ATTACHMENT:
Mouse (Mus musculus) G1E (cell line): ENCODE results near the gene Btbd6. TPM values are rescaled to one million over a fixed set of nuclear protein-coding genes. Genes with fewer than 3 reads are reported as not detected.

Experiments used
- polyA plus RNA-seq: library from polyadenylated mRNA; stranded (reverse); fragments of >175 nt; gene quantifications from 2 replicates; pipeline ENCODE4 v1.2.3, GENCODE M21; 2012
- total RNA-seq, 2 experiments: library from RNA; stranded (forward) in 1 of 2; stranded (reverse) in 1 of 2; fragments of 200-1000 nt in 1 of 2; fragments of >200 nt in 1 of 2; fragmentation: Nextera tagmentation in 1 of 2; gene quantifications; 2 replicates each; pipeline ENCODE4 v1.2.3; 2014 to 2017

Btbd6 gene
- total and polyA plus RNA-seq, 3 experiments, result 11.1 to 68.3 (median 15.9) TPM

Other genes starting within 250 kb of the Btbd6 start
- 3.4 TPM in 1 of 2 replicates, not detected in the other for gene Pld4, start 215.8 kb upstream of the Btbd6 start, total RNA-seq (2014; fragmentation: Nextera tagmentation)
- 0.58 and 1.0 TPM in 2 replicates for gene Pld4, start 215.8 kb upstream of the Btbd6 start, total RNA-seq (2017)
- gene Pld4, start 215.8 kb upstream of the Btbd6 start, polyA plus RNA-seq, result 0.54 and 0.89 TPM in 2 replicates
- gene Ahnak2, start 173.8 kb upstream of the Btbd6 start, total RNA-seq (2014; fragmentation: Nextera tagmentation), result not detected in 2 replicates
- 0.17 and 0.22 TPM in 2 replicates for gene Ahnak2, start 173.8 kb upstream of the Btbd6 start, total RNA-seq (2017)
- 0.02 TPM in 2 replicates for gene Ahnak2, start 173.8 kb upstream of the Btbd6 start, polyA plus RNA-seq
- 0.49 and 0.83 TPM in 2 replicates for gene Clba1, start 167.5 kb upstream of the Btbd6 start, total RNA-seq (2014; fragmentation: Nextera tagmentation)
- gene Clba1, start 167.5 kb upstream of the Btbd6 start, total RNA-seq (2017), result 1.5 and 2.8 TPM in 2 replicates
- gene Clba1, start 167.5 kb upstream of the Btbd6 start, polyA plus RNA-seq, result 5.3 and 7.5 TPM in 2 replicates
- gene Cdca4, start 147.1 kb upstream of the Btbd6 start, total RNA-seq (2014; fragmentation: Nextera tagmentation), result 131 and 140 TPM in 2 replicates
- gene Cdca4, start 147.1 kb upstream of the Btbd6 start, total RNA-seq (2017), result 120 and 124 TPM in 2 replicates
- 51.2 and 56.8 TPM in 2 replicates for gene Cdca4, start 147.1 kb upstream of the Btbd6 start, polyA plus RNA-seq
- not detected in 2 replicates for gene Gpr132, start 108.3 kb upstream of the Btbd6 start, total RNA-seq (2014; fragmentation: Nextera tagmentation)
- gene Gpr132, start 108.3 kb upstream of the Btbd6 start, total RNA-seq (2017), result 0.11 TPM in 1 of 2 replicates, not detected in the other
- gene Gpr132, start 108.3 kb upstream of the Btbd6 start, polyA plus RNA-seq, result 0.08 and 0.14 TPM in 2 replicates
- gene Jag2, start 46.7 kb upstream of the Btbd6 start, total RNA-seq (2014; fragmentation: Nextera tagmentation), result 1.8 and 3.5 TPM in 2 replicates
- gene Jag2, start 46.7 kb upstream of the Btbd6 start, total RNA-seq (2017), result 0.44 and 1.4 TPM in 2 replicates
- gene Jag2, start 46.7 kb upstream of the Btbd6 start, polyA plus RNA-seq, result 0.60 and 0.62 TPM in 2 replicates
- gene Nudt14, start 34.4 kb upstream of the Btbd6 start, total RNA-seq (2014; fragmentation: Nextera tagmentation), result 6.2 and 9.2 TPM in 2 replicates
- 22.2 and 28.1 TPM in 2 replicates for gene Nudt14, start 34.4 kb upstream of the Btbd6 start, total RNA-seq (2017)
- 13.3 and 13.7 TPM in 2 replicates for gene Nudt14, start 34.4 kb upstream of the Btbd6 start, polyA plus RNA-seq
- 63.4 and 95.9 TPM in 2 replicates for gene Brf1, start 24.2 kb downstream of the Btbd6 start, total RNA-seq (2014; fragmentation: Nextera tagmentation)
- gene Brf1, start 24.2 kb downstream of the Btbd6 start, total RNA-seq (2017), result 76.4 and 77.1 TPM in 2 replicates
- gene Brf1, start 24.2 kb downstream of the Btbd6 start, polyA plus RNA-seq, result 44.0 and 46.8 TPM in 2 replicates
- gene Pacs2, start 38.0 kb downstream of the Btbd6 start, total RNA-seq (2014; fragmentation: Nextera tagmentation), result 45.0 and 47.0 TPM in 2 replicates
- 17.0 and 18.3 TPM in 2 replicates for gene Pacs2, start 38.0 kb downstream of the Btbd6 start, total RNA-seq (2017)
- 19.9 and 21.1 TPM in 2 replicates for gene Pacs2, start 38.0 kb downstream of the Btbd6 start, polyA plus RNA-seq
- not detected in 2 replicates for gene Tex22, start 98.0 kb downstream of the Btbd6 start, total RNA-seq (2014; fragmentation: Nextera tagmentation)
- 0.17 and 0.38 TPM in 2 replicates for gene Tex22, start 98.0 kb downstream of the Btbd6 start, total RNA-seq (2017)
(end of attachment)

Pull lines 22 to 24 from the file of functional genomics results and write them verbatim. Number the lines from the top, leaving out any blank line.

- gene Gpr132, start 108.3 kb upstream of the Btbd6 start, polyA plus RNA-seq, result 0.08 and 0.14 TPM in 2 replicates
- gene Jag2, start 46.7 kb upstream of the Btbd6 start, total RNA-seq (2014; fragmentation: Nextera tagmentation), result 1.8 and 3.5 TPM in 2 replicates
- gene Jag2, start 46.7 kb upstream of the Btbd6 start, total RNA-seq (2017), result 0.44 and 1.4 TPM in 2 replicates